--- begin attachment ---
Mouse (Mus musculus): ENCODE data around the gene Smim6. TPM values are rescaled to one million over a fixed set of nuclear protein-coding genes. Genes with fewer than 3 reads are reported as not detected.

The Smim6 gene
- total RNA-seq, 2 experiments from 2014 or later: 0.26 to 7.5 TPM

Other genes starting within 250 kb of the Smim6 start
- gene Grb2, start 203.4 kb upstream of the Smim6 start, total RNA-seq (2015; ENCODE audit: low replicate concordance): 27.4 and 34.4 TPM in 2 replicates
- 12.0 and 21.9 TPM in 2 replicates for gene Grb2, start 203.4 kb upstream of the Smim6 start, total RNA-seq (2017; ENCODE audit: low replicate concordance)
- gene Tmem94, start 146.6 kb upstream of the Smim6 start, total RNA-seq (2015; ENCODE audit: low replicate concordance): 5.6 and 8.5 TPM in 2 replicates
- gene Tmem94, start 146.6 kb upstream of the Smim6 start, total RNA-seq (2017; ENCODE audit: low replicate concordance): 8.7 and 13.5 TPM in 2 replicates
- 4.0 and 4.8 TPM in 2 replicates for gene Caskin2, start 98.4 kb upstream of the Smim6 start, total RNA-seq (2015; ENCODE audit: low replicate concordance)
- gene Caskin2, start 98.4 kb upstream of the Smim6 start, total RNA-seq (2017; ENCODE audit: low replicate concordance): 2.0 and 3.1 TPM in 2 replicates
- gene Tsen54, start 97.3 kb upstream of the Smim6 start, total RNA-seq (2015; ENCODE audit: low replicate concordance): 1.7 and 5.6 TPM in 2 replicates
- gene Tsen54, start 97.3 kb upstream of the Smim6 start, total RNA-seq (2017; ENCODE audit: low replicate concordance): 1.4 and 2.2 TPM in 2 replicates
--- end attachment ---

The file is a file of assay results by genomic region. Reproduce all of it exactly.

Mouse (Mus musculus): ENCODE data around the gene Smim6. TPM values are rescaled to one million over a fixed set of nuclear protein-coding genes. Genes with fewer than 3 reads are reported as not detected.

The Smim6 gene
- total RNA-seq, 2 experiments from 2014 or later: 0.26 to 7.5 TPM

Other genes starting within 250 kb of the Smim6 start
- gene Grb2, start 203.4 kb upstream of the Smim6 start, total RNA-seq (2015; ENCODE audit: low replicate concordance): 27.4 and 34.4 TPM in 2 replicates
- 12.0 and 21.9 TPM in 2 replicates for gene Grb2, start 203.4 kb upstream of the Smim6 start, total RNA-seq (2017; ENCODE audit: low replicate concordance)
- gene Tmem94, start 146.6 kb upstream of the Smim6 start, total RNA-seq (2015; ENCODE audit: low replicate concordance): 5.6 and 8.5 TPM in 2 replicates
- gene Tmem94, start 146.6 kb upstream of the Smim6 start, total RNA-seq (2017; ENCODE audit: low replicate concordance): 8.7 and 13.5 TPM in 2 replicates
- 4.0 and 4.8 TPM in 2 replicates for gene Caskin2, start 98.4 kb upstream of the Smim6 start, total RNA-seq (2015; ENCODE audit: low replicate concordance)
- gene Caskin2, start 98.4 kb upstream of the Smim6 start, total RNA-seq (2017; ENCODE audit: low replicate concordance): 2.0 and 3.1 TPM in 2 replicates
- gene Tsen54, start 97.3 kb upstream of the Smim6 start, total RNA-seq (2015; ENCODE audit: low replicate concordance): 1.7 and 5.6 TPM in 2 replicates
- gene Tsen54, start 97.3 kb upstream of the Smim6 start, total RNA-seq (2017; ENCODE audit: low replicate concordance): 1.4 and 2.2 TPM in 2 replicates